Ten Rules For Catching A Bottom

I’ve never met a new investor who was a trend follower. That’s because we were taught to buy low and sell high before we were old enough to open a brokerage account. So when we come of age, we go hunting for bargains. But we quickly discover this is harder than it sounds.

Nobody can actually buy low and sell high. Not consistently anyway. Successful traders typically buy high and sell higher, and successful investors buy low and sell rarely. But if you are tempted to catch bottoms, to be the investor who can recognize treasure where others find trash, there are some broad rules that I suggest you follow.

The obvious area of the market that falls in the pile of “other’s trash” these days are retailers. A group of 54 of these names that Bespoke calls the “Death By Amazon” Index is down 20% this year and is at its lowest levels since April 2013. Let’s drill down and use Macy’s as an example.


Macy’s is in big trouble. Its y/o/y net income has decreased for the last ten quarters and earnings per share (TTM) are down 56% from the same time two years ago.


This trouble has manifested itself in a much lower share price. Over the last two years it has experienced a 71% crash. Not that a 71% massacre needs context, but the only time the United States stock market fell this much was in The Great Depression.


When brand names crash, people are tempted to step in and buy primarily for two reasons:

  1. It’s hard to imagine that something as well-known as Macy’s can get cut in half in just 86 days. But from July to November 2015, that’s exactly what happened. And since then, it shed another 45%.
  2. Few things in investing are more satisfying than making money where others couldn’t.

The first rule of catching a bottom is don’t try to catch a bottom. It’s one of the hardest things to do in all of investing. Macy’s has experienced three separate 30% rallies on its way to a 70% decline. None of them stuck. Quick traders made money. Bottom-fishing investors got filleted.


Rule #2: Don’t rush into buy after a massive down day. You don’t have to take the other side of everything. The stock market is not perfectly efficient, but when a $15 billion company falls by double-digits in a single day, it’s usually for a good reason. On November 11, 2015, Macy’s fell 14%, and over the next few weeks it fell an additional 12%.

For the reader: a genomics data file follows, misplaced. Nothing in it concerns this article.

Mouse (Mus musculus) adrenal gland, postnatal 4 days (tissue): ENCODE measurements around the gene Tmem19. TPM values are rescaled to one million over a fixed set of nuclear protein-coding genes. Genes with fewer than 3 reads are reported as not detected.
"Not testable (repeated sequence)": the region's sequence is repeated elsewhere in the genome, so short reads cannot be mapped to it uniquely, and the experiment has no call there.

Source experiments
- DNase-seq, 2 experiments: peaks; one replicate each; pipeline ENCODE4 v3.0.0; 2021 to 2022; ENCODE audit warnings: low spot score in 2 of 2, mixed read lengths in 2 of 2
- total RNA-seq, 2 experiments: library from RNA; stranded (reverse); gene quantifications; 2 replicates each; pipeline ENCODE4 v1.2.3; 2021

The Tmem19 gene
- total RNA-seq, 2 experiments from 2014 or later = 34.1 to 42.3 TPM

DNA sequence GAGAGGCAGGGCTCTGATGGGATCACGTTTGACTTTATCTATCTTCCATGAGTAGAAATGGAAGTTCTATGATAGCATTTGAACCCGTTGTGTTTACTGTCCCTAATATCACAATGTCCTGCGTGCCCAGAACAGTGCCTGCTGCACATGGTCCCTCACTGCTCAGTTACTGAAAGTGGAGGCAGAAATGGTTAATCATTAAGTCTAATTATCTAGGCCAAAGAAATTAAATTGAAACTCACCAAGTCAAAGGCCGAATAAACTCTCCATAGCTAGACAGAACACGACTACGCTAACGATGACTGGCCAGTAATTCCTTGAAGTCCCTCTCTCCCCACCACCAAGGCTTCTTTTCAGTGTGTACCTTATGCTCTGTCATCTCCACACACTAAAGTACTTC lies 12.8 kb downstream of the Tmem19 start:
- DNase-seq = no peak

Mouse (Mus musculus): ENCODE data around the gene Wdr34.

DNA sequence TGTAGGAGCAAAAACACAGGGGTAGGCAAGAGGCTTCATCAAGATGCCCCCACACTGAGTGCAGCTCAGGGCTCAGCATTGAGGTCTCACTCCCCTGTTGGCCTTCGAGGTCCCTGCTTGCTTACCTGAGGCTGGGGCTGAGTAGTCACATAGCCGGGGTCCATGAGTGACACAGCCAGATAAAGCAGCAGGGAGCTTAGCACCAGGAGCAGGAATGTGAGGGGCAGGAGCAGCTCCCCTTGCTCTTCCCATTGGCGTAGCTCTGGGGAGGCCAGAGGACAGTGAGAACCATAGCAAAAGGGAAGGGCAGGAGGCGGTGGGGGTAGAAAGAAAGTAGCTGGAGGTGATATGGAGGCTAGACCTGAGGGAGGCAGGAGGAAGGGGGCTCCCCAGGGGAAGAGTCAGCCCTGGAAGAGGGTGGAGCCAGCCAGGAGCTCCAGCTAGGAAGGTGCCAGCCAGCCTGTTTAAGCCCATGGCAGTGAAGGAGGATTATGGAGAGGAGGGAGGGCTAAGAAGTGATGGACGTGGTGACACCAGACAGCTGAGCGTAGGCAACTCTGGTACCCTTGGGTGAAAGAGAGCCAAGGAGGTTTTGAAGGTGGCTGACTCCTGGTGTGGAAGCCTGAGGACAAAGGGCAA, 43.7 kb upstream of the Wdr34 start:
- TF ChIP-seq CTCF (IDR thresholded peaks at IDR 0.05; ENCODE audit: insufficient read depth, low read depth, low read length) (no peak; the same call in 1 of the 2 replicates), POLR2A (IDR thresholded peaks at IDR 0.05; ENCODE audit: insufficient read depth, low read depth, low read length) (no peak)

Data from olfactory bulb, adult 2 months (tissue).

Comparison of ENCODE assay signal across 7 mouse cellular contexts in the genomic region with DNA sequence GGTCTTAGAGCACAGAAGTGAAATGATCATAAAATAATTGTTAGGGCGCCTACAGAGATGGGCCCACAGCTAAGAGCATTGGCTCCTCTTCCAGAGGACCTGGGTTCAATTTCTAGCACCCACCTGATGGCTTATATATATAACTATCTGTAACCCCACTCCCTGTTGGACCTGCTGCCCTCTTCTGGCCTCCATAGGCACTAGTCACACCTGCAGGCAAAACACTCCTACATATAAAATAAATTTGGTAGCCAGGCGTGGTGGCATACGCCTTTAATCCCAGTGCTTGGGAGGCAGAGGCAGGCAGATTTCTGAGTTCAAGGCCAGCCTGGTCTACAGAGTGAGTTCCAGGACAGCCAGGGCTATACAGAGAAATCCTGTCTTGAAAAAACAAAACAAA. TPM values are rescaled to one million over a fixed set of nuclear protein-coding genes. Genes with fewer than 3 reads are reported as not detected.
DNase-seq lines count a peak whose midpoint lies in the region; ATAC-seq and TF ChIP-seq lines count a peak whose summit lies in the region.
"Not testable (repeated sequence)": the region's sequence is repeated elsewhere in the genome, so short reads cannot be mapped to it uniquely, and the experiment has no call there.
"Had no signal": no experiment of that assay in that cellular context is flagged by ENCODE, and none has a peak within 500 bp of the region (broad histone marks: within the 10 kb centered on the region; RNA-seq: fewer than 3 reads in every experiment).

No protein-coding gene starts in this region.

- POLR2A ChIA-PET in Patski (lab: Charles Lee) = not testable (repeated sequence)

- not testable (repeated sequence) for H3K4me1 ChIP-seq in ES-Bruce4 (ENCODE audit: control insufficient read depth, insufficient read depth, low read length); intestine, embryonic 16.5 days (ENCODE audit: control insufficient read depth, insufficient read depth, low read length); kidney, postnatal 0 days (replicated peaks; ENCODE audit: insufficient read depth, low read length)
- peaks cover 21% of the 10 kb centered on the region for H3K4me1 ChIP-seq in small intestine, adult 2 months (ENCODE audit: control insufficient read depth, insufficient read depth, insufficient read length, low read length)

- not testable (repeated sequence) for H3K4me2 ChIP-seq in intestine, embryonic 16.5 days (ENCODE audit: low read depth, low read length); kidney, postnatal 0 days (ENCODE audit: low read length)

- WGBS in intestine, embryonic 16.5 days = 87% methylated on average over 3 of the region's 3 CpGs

Rule #3: Wait for a higher low. Higher lows doesn’t mean the bottom is in, but every actual bottom will experience these.


Rule #4: Wait for a longer-term moving average to stabilize. Macy’s twelve-month moving-average, for example, is still crashing. If you wait for a long-term moving average to stabilize, you won’t buy at the bottom, but better safe than sorry. Falling knives are guilty until proven innocent.macys3

Rule #5: Wait for an ETF to be created. ProShares just filed for double and triple-levered ETFs for retail stocks. These filings only occur after major moves, and should have all bottom catchers licking their chops. New ETFs are the new magazine indicators.


Rule #6: Use a stop loss. Pick a dollar amount, or percentage amount that you’re willing to lose, and stick to it.

Rule #7: Keep your trades small. Prepare as if everyone who sold before you is right and you are wrong. Risk no more than 1% of capital.

Rule #8: Don’t tell anybody. Battling your own emotions is hard enough, and when you tell others what you’re doing, pride and ego cloud your judgment and you’re less likely to admit defeat and move on.

Rule #9: Lengthen your time horizon. It’s rare that something gets cut in half and rebounds in two weeks. Bottoms tend to take a while, so make sure that you understand what you’re getting yourself into. When hunting for value, frustration abounds.

Rule #10: If you’re committed to the name (good luck) step in slowly. It’s unlikely that you’re going to buy the bottom, so make a plan, and spread it out. For example, buy 1/8  of the total amount that you want to purchase every two weeks for the next four months.

Bonus rule: Wait for a big-name investor to get out. Valeant, for example, is up 43% since Ackman announced that he sold his shares. But it’s never really that easy. Valeant fell another 30% in the first few weeks after this news came out. So anybody who saw Ackman’s exit as the “all-clear” was sorely mistaken.


Catching bottoms are extraordinarily tough to do, but nobody can convince you not to do it. The only way you’ll learn that it’s an expensive waste of time is by trying it out for yourself. So hopefully some of these rules will help you the next time you try to catch a falling knife.